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Sanchez could miss most of season

Sanchez could miss most of season

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PORT ST. LUCIE, Fla. -- The bad news traveled neither far nor fast. Even hours after the Mets publicly acknowledged that Duaner Sanchez's repaired shoulder requires additional surgical repair, some teammates were unaware. For that matter, bullpen colleagues Billy Wagner, Aaron Heilman and Scott Schoeneweis had no idea. So their reactions on Monday were spontaneous and unfiltered. And touched with alarm.

"Serious?" Schoeneweis asked.

"He was being counted on," Wagner said. "That stinks."

And Heilman said: "I second that."

The truth of the day collided with the Mets' positive view of the 2007 season, as the impact of last year's taxi cab accident set in motion the series of events that will cause Sanchez to miss at least three months of the season -- perhaps all of it.

Examination subsequent to X-rays taken on Thursday -- which were negative -- detected a hairline fracture of a small bone, the coracoid, in the front of his right shoulder. The Mets doctors recommended surgery and insertion of a screw to hold parts of the bone together.

Sanchez hadn't committed to surgery as the Mets played the Dodgers on Monday night and told the Mets he might take a week to decide.

"I wasn't expecting this at all," Sanchez said. "It's frustrating because I was getting close. And I don't want to disappoint my team. But it happened. And now I've got to do what I've got to do."

Sanchez was unsure whether allowing the bone to heal without surgery would allow him to pitch again sooner.

"It was [a] long flight coming back [from New York]," he said. "I thought about it a lot. But I don't know. I've got questions to ask. But if it's the best way to have the surgery, I'll have to have it."

It was unclear whether the fracture was suffered in the early hours of July 31 when the cab he was riding in was struck in Miami. But fractures of the coracoid, difficult to detect, usually are associated with direct trauma.

The statement the Mets released on Monday said "pitching places stress in this bone." And it was determined that one of the ligaments that was reattached during the Aug. 1 surgery to repair the severe dislocation was reattached to the cocacoid.

Sanchez, the Mets said, will need six to eight weeks to recover from the surgery and another six to eight week beyond that before he can pitch competitively.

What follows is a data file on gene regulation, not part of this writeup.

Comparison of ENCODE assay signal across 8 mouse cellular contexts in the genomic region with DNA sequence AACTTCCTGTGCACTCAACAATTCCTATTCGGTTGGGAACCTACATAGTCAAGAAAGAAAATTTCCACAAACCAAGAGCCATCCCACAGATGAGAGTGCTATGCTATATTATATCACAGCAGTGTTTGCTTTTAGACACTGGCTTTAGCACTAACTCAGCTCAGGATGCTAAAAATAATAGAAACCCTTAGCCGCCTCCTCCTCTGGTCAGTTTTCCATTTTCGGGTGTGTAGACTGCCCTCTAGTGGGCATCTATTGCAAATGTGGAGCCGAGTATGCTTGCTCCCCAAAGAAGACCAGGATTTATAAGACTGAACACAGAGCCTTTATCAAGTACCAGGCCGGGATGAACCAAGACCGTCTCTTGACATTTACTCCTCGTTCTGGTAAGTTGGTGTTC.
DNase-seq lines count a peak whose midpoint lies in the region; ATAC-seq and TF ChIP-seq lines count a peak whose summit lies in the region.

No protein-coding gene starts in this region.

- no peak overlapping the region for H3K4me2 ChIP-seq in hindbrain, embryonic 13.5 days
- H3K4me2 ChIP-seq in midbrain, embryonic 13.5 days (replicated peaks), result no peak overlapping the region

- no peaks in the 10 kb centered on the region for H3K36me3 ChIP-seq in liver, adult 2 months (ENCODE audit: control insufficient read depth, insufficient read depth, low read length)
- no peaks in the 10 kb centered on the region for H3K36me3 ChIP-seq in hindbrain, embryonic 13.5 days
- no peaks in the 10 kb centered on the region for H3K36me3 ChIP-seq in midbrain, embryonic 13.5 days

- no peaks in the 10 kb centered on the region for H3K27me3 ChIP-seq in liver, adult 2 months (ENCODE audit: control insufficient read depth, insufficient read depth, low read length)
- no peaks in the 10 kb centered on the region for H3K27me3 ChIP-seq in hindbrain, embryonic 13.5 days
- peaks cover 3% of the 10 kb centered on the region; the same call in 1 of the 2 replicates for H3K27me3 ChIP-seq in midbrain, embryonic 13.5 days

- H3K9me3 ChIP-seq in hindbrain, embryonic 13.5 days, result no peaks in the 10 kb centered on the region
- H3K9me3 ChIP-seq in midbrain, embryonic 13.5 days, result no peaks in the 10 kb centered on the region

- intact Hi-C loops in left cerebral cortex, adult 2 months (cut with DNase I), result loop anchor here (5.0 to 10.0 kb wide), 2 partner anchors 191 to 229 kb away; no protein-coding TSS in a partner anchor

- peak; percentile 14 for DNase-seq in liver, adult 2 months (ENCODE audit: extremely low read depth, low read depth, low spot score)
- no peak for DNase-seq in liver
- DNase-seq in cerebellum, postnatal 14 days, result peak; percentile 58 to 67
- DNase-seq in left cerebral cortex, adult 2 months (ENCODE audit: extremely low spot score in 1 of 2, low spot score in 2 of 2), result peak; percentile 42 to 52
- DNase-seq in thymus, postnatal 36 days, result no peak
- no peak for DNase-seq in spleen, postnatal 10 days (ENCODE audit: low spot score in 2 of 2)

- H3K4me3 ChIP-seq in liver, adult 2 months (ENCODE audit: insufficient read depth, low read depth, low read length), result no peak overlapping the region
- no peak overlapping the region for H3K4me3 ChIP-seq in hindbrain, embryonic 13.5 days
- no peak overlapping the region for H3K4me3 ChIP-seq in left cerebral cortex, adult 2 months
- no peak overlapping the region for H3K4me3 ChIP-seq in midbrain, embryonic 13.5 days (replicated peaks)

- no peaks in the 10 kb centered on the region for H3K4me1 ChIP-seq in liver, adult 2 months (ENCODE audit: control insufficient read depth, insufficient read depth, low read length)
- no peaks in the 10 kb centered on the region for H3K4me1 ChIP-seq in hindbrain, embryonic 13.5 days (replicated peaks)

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Although manager Willie Randolph said he was counting on neither an early-season return by Sanchez nor a return to the level of performance Sanchez produced last year, the latest twist to the Mets' bullpen circumstances makes a bad scenario worse. Not only is Sanchez incapacitated until July at the earliest, but the rotation is to be manned by pitchers not likely to pitch into the seventh inning. And Heilman, again, has been afflicted with tendinitis, a malady caused by overuse.

It was Heilman himself who said Monday, "It won't fall to one man to take Duaner's place. We'll all help each other out." And it was Heilman who pointed out he had appeared "in almost half our games last year." He pitched 87 innings in 74 appearances despite the ongoing tendinitis.

And Wagner said, "It'll mean a little more work for everyone."

Heilman, who has yet to pitch on successive days this spring, says he can deal with the tendinitis, as he did last season. He threw on successive days only once in Spring Training last year. But the tendinitis already had developed.

The composition of the Mets' Opening Day bullpen remains undecided, but not because of Sanchez's situation.

The club had no thought of Sanchez returning before late April even before Thursday, when he felt a pop in his shoulder. It was diagnosed that day as breaking of adhersions. But pain persisted, and he flew to New York on Saturday for the tests that eventually detected the problem.

Without him in the plans, the Mets shifted Chan Ho Park, a starter by trade, to the bullpen. Park was to have made his first appearance as a recognized reliever on Monday night. Randolph wants to see Park in multiple outings this week, and he wants him to throw strikes rather than nibble like he did in his first three exhibition game starts.

If he prospers in the unfamiliar role, Park conceivably could emerge as the replacement for Sanchez as the seventh-inning pitcher. But at the moment, the more likely scenario has the two left-handed setup relievers, Schoeneweis and Pedro Feliciano, sharing the seventh with a right-handed pitcher -- Park and/or rookie Joe Smith.

Jorge Sosa, in the mix for a place on the staff when camp began, was eliminated as a possible replacement for Sanchez on Monday when he was optioned to Triple-A New Orleans. Ambiorix Burgos, acquired to afford the bullpen a strikeout pitcher, probably will follow Sosa soon. Smith, because of his sub-sidearm delivery and his successful spring, remains the most likely option for the bullpen.

Marty Noble is a reporter for MLB.com. This story was not subject to the approval of Major League Baseball or its clubs.

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